Have you ever gone out to eat at a restaurant, and your waiter or waitress turned out to be one of those self-proclaimed geniuses who does not need to write anything down? Here’s what happens: six different people around the table take turns saying what they’d like to order, including particular variations, such as, “Dressing on the side,” “Mixed vegetables instead of fries,” “Medium rare,” and, “Extra Hershey’s syrup on my salmon, please.” And the waitstaff person just nods, says, “Very good,” and then walks away.

Every time this happens, I mutter to my dinner companions, “What are the odds the Amazing Kreskin will get our order right?” (This comment is usually greeted with blank stares, as I’m the only one at our table who has wasted valuable brain cells memorizing useless trivia about weird Johnny Carson guests in the 1970s, rather than, say, more important facts, like my wife’s cell phone number or my loved ones’ birthdays.) 
Surprisingly, the vast majority of the time that we’ve gotten Kreskin Junior for our waiter or waitress, our order turned out to be exactly right. But still, it's an awkward situation that leaves me uncomfortable. Being lactose intolerant, if the genius waiter forgets that I said “No dairy,” there will be a whole new level of “uncomfortable” about 20 minutes after I eat, if you get my drift.

The last time a waiter took our order without writing anything down, I wondered if it would be rude to bring along a notepad and pen when we go out to eat. If the server just stands there listening, without reaching for a pen, I’ll whip out my pad and start writing everything down. Then, before he or she can say, “Very good,” and walk away, I’ll rip out the page and hand it over and say, “Here ya go, pal. Just in case you forget the Hershey’s syrup. And I wrote ‘NO DAIRY’ in capital letters and underlined it twice. I hope you don’t mind.”

The thing is, I’m sure the waitperson would mind. So I don’t think it’s a good idea to do the pad and pen exercise because it likely would increase the odds the insulted waiter or waitress would put EXTRA dairy in my meal.
(By the way, I’m really struggling here with the proper terms to use. Should I keep writing “waiter or waitress”? Or is “waitstaff person” correct, despite how awkward it sounds? Or should I just go with “server,” even though that makes me think of a computer data center or a tennis player? Navigating this gender sensitive moment in history is a challenge for old folks like me.)

Another reason why I would never bring a pad and pen out to dinner is the fact that I wouldn’t get the orders correct anyway. While trying to scribble down, “Dressing on the side,” while someone else was saying, “Mixed vegetables instead of fries,” I’d probably write, “Dressing on the fries.” And I’m sure I’d completely miss the Hershey’s syrup request.

After I handed my list to the, um, “human being who waits on and/or serves the dining patrons,” there would be a slight pause and an exasperated sigh before the “Very good” comment. There is no doubt extra dairy would be added to my meal.

I’m pretty sure I addressed this subject in an essay a few years ago. But I don’t remember the details of what I wrote since I don’t have a Kreskin-like memory. But if I’ve repeated the exact same comments here, I’m sure a genius waitstaffer person will send me an email note to let me know. Right after adding extra dairy to his or her or their email message.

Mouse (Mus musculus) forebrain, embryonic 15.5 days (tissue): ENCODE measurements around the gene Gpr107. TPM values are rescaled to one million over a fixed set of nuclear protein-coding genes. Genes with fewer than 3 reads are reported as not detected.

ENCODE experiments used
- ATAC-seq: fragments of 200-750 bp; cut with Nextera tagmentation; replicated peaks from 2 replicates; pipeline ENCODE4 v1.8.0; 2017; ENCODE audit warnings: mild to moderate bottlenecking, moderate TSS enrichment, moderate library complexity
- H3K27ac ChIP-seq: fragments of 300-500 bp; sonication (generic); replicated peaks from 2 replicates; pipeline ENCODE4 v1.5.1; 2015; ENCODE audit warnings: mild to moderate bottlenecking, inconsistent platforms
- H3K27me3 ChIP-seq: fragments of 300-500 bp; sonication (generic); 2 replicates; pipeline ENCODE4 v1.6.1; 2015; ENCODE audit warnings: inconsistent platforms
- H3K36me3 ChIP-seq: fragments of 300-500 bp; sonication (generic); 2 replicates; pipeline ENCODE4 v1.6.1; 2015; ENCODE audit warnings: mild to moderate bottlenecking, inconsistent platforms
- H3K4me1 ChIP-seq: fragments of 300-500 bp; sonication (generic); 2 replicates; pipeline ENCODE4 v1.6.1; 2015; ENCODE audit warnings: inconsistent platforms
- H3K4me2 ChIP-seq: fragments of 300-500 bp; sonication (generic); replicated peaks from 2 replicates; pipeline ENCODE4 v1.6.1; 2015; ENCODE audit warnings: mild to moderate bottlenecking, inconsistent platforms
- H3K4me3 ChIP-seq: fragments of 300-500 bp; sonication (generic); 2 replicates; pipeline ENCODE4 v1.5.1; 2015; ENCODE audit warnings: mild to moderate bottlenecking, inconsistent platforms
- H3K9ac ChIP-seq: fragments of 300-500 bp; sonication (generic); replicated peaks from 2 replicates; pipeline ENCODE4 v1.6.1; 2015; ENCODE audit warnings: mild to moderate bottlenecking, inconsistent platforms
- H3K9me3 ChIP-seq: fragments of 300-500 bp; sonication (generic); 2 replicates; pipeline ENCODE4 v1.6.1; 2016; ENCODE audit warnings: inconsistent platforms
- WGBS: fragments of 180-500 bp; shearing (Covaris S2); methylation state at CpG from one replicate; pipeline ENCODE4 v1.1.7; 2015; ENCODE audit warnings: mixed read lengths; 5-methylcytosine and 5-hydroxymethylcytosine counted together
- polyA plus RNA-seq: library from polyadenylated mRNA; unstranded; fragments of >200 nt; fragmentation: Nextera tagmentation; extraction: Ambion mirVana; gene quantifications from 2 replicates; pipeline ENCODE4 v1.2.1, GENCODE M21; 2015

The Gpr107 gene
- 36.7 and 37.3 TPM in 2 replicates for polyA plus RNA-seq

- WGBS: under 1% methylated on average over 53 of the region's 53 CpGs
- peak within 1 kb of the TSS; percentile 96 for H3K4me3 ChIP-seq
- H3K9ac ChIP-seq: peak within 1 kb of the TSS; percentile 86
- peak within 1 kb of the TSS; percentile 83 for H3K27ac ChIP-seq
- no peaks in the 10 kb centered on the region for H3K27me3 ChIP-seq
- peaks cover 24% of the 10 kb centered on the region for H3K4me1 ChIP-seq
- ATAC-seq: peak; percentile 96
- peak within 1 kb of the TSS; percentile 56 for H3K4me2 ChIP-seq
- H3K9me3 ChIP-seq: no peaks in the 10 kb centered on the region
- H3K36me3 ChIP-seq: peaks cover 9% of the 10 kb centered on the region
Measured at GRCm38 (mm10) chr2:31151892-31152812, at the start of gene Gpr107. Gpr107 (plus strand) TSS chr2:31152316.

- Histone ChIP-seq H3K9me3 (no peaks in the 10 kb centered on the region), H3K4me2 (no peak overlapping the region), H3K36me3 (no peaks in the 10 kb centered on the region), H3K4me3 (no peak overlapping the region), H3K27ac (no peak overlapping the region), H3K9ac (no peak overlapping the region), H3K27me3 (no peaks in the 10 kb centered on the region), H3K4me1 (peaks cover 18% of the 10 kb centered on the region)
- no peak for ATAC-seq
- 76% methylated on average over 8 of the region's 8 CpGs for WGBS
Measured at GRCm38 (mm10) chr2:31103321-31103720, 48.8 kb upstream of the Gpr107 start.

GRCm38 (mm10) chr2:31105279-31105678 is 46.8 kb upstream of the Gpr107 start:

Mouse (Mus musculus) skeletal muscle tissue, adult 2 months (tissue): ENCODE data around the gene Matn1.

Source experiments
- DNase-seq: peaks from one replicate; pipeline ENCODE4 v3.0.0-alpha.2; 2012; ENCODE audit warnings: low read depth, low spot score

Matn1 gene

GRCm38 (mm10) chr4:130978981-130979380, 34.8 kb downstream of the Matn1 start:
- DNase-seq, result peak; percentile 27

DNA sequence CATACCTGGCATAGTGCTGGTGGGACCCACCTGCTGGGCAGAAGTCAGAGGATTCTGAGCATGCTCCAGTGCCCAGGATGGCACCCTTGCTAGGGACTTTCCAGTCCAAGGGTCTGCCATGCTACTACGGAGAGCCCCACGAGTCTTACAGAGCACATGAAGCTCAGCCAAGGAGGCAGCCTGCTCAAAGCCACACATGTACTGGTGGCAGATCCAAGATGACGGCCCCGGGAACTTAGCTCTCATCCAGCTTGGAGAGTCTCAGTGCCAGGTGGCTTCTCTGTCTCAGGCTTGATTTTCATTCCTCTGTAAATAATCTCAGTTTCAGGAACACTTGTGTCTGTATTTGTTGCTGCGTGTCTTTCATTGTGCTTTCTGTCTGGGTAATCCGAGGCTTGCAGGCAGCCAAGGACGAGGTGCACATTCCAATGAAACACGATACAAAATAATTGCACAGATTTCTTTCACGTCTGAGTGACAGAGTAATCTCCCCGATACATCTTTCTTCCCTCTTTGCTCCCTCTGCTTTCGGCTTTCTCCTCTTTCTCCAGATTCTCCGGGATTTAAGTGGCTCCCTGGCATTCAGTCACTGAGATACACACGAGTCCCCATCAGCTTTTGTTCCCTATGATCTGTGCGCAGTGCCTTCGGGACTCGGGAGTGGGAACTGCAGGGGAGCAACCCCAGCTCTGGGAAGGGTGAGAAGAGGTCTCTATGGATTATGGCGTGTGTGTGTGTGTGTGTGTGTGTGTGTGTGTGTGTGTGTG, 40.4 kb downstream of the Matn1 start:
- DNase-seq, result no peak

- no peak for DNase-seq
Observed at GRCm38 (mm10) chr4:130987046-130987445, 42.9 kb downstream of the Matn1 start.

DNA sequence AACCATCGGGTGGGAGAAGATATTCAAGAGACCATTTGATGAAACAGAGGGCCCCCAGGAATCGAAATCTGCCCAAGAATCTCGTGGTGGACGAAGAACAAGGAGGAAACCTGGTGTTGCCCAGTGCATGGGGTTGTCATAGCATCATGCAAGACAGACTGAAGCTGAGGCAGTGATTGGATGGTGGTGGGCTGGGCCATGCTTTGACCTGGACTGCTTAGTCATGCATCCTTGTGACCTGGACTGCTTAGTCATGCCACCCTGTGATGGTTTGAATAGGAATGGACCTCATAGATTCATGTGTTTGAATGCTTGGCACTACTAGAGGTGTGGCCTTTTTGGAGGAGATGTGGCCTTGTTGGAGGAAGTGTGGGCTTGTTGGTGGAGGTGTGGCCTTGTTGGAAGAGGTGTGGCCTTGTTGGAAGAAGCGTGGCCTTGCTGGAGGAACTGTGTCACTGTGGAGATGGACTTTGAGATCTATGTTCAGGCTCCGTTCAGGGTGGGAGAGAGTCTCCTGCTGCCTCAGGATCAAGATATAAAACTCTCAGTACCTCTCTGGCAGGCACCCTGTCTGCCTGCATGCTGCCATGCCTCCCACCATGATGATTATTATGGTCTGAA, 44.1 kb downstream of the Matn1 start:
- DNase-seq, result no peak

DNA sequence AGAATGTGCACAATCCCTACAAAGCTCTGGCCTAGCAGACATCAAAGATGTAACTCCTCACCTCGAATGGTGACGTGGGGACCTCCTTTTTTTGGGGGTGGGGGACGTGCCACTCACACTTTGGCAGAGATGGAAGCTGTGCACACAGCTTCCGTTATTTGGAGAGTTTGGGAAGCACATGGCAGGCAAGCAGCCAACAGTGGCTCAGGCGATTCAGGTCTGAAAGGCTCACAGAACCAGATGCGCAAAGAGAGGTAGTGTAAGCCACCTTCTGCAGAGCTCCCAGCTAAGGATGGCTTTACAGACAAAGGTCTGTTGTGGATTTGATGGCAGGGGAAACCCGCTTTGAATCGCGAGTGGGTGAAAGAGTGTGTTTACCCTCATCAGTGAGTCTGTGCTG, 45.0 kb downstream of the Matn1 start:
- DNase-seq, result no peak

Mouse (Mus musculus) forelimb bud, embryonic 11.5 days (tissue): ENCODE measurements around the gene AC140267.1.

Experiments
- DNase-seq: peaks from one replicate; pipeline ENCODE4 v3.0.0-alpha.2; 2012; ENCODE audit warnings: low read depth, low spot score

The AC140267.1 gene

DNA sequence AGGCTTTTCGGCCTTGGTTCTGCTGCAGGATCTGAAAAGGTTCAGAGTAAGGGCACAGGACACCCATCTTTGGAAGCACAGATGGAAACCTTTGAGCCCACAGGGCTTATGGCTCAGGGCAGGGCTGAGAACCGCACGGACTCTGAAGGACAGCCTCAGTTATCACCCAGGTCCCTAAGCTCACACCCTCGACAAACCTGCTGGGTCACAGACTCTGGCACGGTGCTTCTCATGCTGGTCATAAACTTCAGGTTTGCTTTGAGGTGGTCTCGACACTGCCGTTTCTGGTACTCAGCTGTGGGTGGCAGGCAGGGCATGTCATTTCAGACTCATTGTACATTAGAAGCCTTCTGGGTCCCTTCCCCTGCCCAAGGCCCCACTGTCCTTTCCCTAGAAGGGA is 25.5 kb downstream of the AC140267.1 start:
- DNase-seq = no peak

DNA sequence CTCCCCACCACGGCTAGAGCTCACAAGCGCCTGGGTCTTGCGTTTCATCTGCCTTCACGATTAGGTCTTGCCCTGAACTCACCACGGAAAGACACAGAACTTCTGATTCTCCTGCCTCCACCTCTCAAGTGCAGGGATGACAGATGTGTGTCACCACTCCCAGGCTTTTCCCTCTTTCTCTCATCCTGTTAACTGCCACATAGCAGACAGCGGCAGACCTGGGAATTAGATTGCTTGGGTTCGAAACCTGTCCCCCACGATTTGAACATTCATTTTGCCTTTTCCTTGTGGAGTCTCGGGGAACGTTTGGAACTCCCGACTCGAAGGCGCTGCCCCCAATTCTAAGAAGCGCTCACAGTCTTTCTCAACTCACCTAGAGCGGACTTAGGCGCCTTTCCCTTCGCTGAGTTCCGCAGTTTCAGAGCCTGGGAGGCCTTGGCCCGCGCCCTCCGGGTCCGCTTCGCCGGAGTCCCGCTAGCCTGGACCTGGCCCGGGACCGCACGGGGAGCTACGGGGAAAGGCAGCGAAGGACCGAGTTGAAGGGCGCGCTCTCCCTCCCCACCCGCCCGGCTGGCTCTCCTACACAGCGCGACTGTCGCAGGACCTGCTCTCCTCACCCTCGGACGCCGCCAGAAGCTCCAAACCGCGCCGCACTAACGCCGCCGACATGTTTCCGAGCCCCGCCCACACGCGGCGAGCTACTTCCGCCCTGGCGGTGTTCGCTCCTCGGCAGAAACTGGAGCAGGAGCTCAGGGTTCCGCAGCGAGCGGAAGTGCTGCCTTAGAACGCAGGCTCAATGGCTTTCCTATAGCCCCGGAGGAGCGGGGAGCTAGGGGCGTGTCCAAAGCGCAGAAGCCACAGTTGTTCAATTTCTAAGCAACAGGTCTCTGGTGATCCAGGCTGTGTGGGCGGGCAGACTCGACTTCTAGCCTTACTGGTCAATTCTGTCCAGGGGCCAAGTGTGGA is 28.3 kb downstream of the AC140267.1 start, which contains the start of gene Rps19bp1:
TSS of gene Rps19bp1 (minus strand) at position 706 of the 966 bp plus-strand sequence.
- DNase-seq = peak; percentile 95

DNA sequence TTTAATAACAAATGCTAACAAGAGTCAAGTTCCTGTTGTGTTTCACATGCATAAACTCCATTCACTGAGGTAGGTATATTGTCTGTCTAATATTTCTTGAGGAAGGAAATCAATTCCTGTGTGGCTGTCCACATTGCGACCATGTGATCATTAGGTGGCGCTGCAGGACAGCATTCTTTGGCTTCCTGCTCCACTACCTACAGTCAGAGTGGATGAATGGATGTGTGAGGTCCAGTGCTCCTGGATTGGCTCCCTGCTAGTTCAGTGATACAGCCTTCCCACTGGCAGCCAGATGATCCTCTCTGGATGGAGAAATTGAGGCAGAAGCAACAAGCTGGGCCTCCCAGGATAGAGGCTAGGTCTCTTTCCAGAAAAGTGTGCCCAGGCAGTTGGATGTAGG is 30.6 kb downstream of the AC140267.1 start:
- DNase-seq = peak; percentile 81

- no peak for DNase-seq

Wednesday, June 7, 2023

Live Like You Were Dying – But Don’t Kill Yourself!

The other day I heard an old country song on the radio, “Live Like You Were Dying,” by Tim McGraw. Like all good country songs, it’s designed to pull on your heartstrings with poignant themes such as your favorite dog up and died, your grandpa up and died, your Chevy pickup truck up and died, or your third wife up and died. (I’m not sure why in country culture cherished people and things are required to up and die, rather than just die, but apparently that’s an important distinction.) 
Anyway, the Tim McGraw song tells the tale of a man in his early 40s who gets some bad medical news. “I spent most of the next days / Looking at the X-rays / And talkin’ ‘bout the options / And talkin’ ‘bout sweet time.” 

When a friend asks the man what he did when it seemed like it might really be the end, the singer breaks into the powerful chorus: “I went skydiving / I went Rocky Mountain climbing / I went 2.7 seconds on a bull named Fu Manchu / And I loved deeper / And I spoke sweeter / And I gave forgiveness I’d been denying.”

Then he concludes by singing, “Someday I hope you get the chance / To live like you were dying.”
The second half of those lyrics are quite nice, but those first three items? Hmm, it seems to me he’s saying that when a man in the prime of life gets some really bad medical news, before beginning his treatment he should go out and break as many bones as possible. I bet when he showed up for his first chemo session the oncologists were not very thrilled to see him in a body cast.
It doesn't take a Mayo Clinic researcher to understand that skydiving, mountain climbing, and bull riding are statistically about 9,000 times more likely to cause fractures than, say, watching TV or mowing the lawn.